Other states should follow Nebraska's nurse protection example

Elizabeth Newman
Elizabeth Newman

If you have any doubt that lawmakers pay attention to news that comes across their desk, meet Omaha Sen. Brett Lindstrom (R).

Lindstrom spearheaded a whistleblower protection bill, signed by Gov. Pete Ricketts (R) Wednesday, that bans retaliation against nurses, and guarantees confidentiality when they file complaints with the state.

The bill's origins sit with two nurses who filed complaints about their supervisors. One reported her manager for “unprofessional and unethical practices” in 2013, while the other related to practicing out of the scope of an RN, according to Nebraska Watchdog, which is where Lindstrom said he saw the story. The bill was backed by the Nebraska Nurses Association and the Nebraska Medical Association.

The state's Department of Health and Human Services turned over the full complaints, including the identities of the whistleblower nurses, to the people being reported, i.e. the complainants' bosses. The state says reports are kept confidential, but I'd argue they're using that term loosely, especially in their assertion that those being investigated have the right to respond.

The state's bill — and the cases — should have long-term care providers taking note. This type of situation puts workers in a Catch-22. They're mandated to report unlicensed, illegal or unethical activities, but presumably don't want to lose their jobs.

In one case, nurse Pam McNally reported her boss at a physician-owned private hospital for practicing out of the scope of an RN. The state gave the boss a full copy of the complaint. According to Nebraska Watchdog, McNally had also earlier reported a nurse for stealing IV narcotics meant for patients. The state sent her a confidential letter saying they'd investigate, but they sent it to her work address, where someone opened it before giving it to her.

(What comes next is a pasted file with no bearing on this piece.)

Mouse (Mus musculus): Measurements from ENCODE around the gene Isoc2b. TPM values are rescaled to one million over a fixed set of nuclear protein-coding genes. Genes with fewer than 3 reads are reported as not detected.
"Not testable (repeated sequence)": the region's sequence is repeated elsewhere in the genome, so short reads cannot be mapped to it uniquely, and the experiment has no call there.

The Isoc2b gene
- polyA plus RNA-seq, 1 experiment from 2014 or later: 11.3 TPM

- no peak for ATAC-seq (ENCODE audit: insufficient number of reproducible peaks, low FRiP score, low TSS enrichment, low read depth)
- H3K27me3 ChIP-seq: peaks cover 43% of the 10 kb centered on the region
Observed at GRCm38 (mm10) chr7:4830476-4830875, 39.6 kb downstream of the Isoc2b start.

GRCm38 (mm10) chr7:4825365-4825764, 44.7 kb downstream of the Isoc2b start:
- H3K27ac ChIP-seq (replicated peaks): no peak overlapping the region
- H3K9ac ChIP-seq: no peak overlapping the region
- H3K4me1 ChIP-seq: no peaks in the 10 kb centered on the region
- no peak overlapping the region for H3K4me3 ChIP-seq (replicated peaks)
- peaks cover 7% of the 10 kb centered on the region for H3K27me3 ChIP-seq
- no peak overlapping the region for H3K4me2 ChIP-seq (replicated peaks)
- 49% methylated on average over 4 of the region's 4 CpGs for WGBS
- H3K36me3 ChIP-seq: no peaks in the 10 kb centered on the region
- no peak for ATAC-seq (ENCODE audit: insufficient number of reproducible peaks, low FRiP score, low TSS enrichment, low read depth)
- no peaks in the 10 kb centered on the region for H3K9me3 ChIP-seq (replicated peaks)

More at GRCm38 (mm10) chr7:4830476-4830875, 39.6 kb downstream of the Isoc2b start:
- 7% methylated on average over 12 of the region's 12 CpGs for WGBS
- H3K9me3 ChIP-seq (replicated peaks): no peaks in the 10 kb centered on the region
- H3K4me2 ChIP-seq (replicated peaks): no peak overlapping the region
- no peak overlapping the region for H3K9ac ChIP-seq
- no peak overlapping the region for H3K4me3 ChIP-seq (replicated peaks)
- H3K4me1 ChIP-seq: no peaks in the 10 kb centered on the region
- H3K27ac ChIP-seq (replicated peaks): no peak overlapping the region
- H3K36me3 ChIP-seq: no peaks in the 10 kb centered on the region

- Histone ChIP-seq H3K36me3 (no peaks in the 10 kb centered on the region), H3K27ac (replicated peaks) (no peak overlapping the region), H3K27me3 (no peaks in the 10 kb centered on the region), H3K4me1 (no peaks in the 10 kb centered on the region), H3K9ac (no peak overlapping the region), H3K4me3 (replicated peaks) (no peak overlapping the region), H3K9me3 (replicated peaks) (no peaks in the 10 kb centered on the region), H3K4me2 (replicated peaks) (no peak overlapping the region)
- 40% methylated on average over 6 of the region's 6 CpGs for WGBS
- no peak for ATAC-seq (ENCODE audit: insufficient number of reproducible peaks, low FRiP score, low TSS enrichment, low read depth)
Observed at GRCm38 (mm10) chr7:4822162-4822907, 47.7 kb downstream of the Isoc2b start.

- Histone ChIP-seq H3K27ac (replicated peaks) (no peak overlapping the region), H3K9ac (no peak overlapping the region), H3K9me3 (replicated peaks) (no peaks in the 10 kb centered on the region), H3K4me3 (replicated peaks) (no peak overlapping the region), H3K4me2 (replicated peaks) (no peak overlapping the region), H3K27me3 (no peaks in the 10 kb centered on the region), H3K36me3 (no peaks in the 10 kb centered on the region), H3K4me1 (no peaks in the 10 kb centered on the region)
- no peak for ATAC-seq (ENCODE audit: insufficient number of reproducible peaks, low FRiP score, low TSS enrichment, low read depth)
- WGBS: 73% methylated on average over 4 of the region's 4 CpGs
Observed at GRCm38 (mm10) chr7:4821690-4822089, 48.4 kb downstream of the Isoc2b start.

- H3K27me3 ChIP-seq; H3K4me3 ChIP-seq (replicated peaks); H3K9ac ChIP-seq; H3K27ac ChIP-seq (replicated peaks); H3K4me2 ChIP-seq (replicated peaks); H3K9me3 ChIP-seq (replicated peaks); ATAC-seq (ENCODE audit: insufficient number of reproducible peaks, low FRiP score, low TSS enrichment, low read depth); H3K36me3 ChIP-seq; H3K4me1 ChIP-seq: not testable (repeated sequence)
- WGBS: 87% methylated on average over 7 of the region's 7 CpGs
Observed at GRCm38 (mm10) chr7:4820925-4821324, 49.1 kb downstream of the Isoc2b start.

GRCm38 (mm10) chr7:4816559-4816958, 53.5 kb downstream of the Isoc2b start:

Imagine what that says to anyone at McNally's facility, and ask yourself if you could see it happening in yours.

If this still isn't hitting home, let's take a situation with two nurses, both of whom we would rate as “B-” nurses. They're fine, but not superstars. Both of them witness their boss, at different times, showing up with dilated pupils, increasing forgetfulness and bad charting. They begin to suspect an alcohol problem.

One nurse files a complaint; the other doesn't. The boss — who receives the complaint with reporting nurse's' name and is now in an alcohol-induced rage — promptly puts the nurse on a “performance improvement plan” and fires her six months later.

When the news hits the staff, there are murmurs of “well, she wasn't that great anyway.”

That, of course, would be missing the point.

We tend to believe healthcare workers want to help others, and do the right thing. But we also have to create cultures in which “protecting one's own” doesn't stymie whistleblowers from coming forward. I'm not always for more government regulation, but if we can't do that, expect to see more bills such as the one in Nebraska.

Elizabeth Leis Newman is Senior Editor at McKnight's. Follow her @TigerELN.


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McKnight's Daily Editors' Notes features commentary on the latest in long-term care news and issues. Entries are written by Editorial Director John O'Connor, Editor James M. Berklan, Senior Editor Elizabeth Newman and Staff Writer Emily Mongan.

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